No doubt – Scout leader training is invaluable, as are the selfless folks who volunteer to train their fellow Scouters (thank you if you do!)
I recommend you take advantage of every training opportunity possible. Trained Scouters are more likely to do good, and less likely to do harm.
Scout leader training is about technique, facts, and procedures; all admittedly valuable things to know, but training has limitations.
There are limited opportunities for developing an understanding of the concepts that inform the techniques, facts, and procedures – to gain the knowledge that enables us to resolve the hundreds of interesting questions Scouting poses.
Answers drawn from technique, facts, and procedures are less effective than answers drawn from an understanding of the broader underlying concepts that inform them.
Perhaps you feel as I do sometimes, like we are just clicking Lego bricks together without ever actually understanding what that Lego brick is, or how it relates to all the other bricks. Sometimes we end up with theoretically perfect combinations of technique, facts and procedures that just don’t work.
Knowing what to do is not knowing why it should be done.
Standard operating procedures can advance our aims, but they must always be questioned and examined. When we don’t ask why we will find ourselves caught in a cul-de-sac of tradition and habit. Tradition and habit should must stand up to close scrutiny.
Knowledge is powerful, policy is weak.
Educating volunteers is difficult and costly. Creating layers of organizational policy is less difficult and costly, but policy is a blunt instrument. We waste a lot of energy hemming in our volunteers with policies that outlaw the wrong things. If we educate our volunteers they will do the right things naturally.
Simplicity is more powerful than complexity.
Scouting’s founder asserted that “Scouting is simple”, and “Scouting is not an abstruse or difficult science, rather it is a jolly game if you take it in the right light“. Scouters with a firm grasp on simplicity are effective. The game is simple, the field of play is clear, and the rules are simple.
Oddly enough it turns out simplicity is much more difficult to learn. Try drawing a perfect simple circle in one stroke, or making a perfect drive in golf. It’s easier to teach complexities because there are so many things to talk about you never really have to understand why you are teaching them.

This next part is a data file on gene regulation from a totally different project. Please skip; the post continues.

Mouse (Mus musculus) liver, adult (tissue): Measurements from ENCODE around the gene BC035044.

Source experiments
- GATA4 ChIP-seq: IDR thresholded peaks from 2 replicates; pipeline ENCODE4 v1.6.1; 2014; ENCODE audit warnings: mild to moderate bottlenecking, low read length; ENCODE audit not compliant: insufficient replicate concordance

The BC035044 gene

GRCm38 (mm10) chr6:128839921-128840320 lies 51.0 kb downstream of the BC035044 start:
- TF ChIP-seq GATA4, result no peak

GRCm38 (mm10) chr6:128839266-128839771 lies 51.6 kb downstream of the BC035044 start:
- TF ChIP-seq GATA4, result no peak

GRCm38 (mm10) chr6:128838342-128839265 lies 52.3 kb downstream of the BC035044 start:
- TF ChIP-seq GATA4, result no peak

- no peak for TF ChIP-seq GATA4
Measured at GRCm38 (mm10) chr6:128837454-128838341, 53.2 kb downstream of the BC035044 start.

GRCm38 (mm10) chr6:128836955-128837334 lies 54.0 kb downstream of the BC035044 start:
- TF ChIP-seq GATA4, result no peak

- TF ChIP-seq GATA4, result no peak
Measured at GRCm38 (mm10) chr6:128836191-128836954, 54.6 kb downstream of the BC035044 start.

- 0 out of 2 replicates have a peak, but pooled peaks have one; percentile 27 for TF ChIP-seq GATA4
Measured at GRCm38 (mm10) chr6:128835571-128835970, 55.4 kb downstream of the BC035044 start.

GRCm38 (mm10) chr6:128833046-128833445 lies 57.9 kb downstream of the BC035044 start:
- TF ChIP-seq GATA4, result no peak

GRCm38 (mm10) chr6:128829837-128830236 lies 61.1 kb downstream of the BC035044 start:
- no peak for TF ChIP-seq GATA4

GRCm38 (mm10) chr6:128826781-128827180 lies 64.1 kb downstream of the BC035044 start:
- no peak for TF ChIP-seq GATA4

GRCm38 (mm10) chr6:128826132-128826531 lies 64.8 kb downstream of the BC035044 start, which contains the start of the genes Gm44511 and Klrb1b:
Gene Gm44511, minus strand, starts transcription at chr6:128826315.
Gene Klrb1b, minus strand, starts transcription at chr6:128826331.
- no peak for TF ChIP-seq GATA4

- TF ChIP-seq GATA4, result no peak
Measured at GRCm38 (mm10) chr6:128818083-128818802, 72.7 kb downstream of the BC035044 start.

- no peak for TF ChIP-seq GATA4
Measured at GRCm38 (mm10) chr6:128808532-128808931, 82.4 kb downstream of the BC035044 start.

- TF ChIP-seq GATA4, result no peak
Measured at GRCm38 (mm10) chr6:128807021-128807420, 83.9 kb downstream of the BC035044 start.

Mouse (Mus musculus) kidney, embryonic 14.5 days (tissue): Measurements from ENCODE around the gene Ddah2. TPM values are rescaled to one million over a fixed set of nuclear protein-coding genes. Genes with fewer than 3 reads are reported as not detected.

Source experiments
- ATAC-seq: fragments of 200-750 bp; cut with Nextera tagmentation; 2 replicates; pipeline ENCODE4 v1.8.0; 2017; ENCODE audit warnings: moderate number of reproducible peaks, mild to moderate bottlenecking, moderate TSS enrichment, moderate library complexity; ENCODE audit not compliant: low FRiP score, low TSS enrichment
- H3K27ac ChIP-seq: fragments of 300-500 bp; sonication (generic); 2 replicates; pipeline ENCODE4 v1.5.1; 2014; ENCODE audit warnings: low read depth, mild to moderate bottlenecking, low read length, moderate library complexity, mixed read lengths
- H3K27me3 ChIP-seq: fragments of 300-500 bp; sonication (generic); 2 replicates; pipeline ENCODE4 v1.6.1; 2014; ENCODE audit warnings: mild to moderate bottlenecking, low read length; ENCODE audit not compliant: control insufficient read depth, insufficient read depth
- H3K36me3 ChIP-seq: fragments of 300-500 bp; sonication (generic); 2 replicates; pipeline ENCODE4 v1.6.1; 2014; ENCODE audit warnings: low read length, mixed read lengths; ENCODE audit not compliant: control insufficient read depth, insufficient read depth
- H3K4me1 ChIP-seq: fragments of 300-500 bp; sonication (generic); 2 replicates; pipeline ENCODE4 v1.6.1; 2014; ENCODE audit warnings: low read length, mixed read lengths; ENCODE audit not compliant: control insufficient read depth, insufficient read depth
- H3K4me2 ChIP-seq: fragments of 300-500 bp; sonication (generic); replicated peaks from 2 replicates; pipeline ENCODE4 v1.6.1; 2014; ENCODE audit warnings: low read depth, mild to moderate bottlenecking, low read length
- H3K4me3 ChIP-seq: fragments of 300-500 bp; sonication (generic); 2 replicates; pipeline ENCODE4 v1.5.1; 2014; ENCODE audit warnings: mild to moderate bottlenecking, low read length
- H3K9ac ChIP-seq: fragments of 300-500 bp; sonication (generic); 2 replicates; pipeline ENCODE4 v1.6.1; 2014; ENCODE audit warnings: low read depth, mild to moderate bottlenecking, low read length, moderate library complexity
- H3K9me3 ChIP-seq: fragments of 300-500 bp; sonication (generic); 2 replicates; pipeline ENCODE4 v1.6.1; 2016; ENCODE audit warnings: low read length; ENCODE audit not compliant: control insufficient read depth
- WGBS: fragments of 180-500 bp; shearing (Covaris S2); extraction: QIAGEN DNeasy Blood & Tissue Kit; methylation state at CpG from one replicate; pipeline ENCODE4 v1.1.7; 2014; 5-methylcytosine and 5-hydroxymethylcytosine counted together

Individuality is stronger than standardization.
Scouting is aimed at individuals, not herds. Standardizing expectations leads to imposing limitations that are not only logically impossible, but work against the aims we strive to achieve. It’s easy to teach standardization, and much more challenging to learn how to work with individuals.
What’s the answer?
Naturally there’s no single answer. Asking questions of our program, ourselves and our fellow Scouters is a good start. I’ve had a lot of fun writing about this simple game over the past decade, and playing the game for the past thirty five years. Strive to know your role as a Scouter and get trained. Don’t wait for knowledge to find you; seek it out.
Frank Maynard says
As a parent experienced with having Legos in the house (and too many foot punctures from stepping on them), I find your allegory very illustrative of the concept of training versus understanding.
Lego sells complete kits of blocks and pieces which, when assembled, form a figure of some kind – a robot, or a spacecraft, or a ship. My sons, both in their twenties now, still enjoy attacking a Lego kit and assembling it, ending up with a nicely-made completed project that eventually sits on the shelf and looks nice.
Lego also sells plain blocks in a rainbow of colors and variety of sizes. When they were much younger, my sons would sit and play for hours with the blocks, assembling them and taking them apart in various configurations to make an infinite spectrum of structures. I admit I was myself fascinated and took part in some of the building too. And when they were done, they could tear it apart and build something else.
Much of our training attempts to assemble our brains into orderly figures like the Lego kits to build the latest Star Wars figurine. But it is the creative play, the exploration of possibilities of the generic blocks, that learning the “why” behind the “what” can result in a greater understanding of our roles as volunteers. Basic training can wet the sponge, but advanced training like Wood Badge can dig deeper and put participants in experience situations where the whys of Scouting come to life.
It can work the same with the Scouts too. There seems to be an imposed need to demonstrate completion of some kind of training in order to validate the notion that the Scouts have been trained. But rather than a day-long lecture on troop structure and program planning, give them a pertinent troop leadership task to complete and let them arrive at their own solutions, guiding them as necessary but letting them discover on their own terms. National Youth Leadership Training contains many elements of this, and the Scouts that I have known benefited greatly from the tools they acquired from the course.